With increasing restrictions on civil society space and freedom of the press in Cambodia, journalists are increasingly facing various forms of harassment, pressure and violence, according to a new report released by the UN Human Rights Office (OHCHR) on Wednesday.
All 65 journalists interviewed in the Status of press freedom in Cambodia said they had been interfered with in some way in their work – and more than 80 percent said they had been placed under surveillance and faced with disproportionate or unnecessary restrictions, including access to information.
“The findings in this report are very worrying and I urge the authorities to heed our recommendations to ensure the media can carry out their important work fairly and transparently for the benefit of all Cambodians,” said the UN High Commissioner for Human Rights , Michelle Bachelet.
Shrinking civil society space
In the report, Cambodia’s OHCHR outlined the country’s growing lack of freedom of the press and freedom of expression by examining the legal framework; the condition of media ownership; and specific challenges faced by media professionals.
For years, the Cambodian authorities have actively passed laws restricting civil society space in general and freedom of the press in particular, the report says.
In addition, laws and other instruments have been passed to empower authorities to censor and monitor journalists and others, and expand government powers to restrict media work and freedom of expression through courts.
The shrinking of civil society space is often a prelude to a more general degradation of human rights, Secretary General António Guterres has observed.
freedom of the press
According to the report, freedom of the press is of particular importance in the context of the recent elections.
A free press plays a crucial role in ensuring that voters can learn about the issues at stake and allow candidates to get their messages across to voters.
“By ensuring that the press can report freely and safely, the authorities are helping to create an environment for political participation and debate,” says the report.
The challenges of journalists
state of press freedom also sheds light on the plight of women journalists, who are severely underrepresented in Cambodia.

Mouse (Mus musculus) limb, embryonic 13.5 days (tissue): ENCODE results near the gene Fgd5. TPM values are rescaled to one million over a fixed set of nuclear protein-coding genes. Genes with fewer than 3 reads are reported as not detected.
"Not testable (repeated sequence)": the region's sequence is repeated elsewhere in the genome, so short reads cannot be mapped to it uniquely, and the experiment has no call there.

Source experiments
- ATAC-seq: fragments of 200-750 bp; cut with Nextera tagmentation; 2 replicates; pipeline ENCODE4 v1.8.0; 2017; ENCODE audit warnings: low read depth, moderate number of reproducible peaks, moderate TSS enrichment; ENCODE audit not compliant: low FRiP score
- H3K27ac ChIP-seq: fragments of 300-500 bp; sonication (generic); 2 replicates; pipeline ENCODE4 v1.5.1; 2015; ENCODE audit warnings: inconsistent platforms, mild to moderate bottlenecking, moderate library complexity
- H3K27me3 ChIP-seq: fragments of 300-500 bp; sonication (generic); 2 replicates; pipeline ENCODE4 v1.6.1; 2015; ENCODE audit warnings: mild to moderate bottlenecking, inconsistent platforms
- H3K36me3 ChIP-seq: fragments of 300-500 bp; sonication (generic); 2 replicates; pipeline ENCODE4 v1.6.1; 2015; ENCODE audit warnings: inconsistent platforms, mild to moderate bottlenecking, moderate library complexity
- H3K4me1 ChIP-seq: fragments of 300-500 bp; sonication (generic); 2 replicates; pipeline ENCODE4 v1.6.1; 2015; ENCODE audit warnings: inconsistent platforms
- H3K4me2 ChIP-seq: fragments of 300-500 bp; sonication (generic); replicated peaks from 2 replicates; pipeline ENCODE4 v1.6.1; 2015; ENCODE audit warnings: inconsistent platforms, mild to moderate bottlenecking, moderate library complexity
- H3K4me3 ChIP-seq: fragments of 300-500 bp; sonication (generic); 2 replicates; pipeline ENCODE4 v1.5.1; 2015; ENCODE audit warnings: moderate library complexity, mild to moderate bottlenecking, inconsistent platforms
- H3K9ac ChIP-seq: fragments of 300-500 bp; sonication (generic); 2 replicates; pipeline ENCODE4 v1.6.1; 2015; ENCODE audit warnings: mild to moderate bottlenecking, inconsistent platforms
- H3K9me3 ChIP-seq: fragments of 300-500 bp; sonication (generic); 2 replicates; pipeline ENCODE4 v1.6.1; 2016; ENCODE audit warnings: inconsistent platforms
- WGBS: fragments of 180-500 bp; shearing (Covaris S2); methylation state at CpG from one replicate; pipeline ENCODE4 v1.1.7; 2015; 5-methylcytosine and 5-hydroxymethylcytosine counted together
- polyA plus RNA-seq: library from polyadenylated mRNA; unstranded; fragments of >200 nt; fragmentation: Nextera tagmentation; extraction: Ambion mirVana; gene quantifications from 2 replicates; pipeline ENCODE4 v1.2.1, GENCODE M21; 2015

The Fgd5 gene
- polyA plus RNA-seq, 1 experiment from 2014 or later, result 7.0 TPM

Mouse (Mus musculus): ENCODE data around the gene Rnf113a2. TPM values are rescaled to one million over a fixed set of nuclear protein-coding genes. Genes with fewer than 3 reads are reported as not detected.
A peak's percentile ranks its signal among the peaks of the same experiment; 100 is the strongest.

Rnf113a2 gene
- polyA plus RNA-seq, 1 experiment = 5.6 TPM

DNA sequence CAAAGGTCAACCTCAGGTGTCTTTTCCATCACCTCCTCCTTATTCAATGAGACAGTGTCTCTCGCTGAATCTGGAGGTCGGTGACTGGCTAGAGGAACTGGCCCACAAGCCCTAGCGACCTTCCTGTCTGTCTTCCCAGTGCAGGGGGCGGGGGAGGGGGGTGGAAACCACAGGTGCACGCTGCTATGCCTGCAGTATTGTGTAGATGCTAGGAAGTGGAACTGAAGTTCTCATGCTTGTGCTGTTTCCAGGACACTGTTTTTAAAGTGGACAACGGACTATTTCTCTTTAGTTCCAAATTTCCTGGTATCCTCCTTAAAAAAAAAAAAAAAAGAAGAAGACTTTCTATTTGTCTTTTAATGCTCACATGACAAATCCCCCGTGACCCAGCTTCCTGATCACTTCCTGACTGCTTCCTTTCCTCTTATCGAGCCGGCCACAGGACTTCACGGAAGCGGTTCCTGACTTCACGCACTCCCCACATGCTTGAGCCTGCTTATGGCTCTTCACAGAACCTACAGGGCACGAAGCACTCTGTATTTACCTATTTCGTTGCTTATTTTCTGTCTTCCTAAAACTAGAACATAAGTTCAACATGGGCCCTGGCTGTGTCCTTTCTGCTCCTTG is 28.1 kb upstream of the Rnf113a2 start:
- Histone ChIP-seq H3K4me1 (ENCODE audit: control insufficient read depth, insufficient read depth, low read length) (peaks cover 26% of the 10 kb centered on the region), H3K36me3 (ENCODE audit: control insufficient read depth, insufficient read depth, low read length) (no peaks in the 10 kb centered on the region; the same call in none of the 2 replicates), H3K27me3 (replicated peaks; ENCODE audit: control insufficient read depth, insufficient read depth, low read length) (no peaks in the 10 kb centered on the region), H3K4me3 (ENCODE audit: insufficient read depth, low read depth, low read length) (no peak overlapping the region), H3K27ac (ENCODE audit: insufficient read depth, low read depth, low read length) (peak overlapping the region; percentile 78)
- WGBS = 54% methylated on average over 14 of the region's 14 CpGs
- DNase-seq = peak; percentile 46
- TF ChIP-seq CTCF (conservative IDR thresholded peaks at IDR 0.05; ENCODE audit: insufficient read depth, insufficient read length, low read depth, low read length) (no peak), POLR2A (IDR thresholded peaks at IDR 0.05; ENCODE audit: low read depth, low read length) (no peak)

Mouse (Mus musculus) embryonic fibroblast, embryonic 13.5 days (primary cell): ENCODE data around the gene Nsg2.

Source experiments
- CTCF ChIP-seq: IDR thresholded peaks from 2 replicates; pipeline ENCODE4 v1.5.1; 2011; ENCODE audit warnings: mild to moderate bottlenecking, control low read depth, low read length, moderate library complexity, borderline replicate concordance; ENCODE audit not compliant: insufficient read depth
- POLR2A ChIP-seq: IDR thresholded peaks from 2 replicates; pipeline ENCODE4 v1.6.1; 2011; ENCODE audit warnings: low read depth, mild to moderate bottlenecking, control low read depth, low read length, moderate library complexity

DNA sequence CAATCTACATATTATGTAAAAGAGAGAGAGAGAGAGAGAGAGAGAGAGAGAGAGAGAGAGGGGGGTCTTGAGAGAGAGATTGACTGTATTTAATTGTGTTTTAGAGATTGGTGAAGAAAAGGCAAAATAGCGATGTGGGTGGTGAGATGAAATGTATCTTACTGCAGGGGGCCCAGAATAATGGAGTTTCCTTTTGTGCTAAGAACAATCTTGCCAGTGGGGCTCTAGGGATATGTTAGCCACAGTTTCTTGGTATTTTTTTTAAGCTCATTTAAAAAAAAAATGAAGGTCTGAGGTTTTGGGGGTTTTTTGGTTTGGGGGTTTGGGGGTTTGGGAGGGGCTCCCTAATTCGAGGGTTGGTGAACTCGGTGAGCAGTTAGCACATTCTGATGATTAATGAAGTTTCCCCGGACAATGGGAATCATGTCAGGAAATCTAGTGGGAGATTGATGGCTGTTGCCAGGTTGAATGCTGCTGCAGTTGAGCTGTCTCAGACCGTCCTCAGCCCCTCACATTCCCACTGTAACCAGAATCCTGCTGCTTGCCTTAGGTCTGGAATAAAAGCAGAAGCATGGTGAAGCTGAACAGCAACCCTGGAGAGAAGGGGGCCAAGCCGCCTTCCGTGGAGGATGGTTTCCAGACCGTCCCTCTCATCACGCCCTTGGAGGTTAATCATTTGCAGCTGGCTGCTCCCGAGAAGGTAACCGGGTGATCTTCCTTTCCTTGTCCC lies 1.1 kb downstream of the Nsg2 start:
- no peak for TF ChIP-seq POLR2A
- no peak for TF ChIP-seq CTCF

According to the Ministry of Information, out of around 5,000 journalists, only 470 are women. That’s less than one in ten journalists.
The report highlights that many journalists and media workers face gender-based attacks, including physical harassment by male police officers and authorities, gender discrimination and violence based on discriminatory practices and social norms.
Since January 2017, the UN Human Rights Office in Cambodia has documented cases of 23 journalists being accused of disinformation, defamation or hate speech because of their work.
Perpetual laws such as the COVID-19 Spread Act and the Establishment of the National Internet Gateway Sub-Order of 2022 give the government sweeping powers to block information and punish non-specific crimes and should be repealed, it added.
The report contains 15 recommendations aimed at providing media professionals with a safer, more pluralistic and gender-sensitive workspace, OHCHR said, adding it stands ready to provide the government with the necessary support to implement it.
One recommendation urges publishing the number of women journalists and another advocates taking proactive measures to increase that number, including through university programs and grants.
The OHCHR is also calling for the cases against journalists and media workers to be dropped for simply exercising their right to freedom of expression.
“Free, independent and pluralistic media play a central role in any democratic society,” said the High Commissioner. “When we defend media freedom, we defend justice, good governance and human rights.”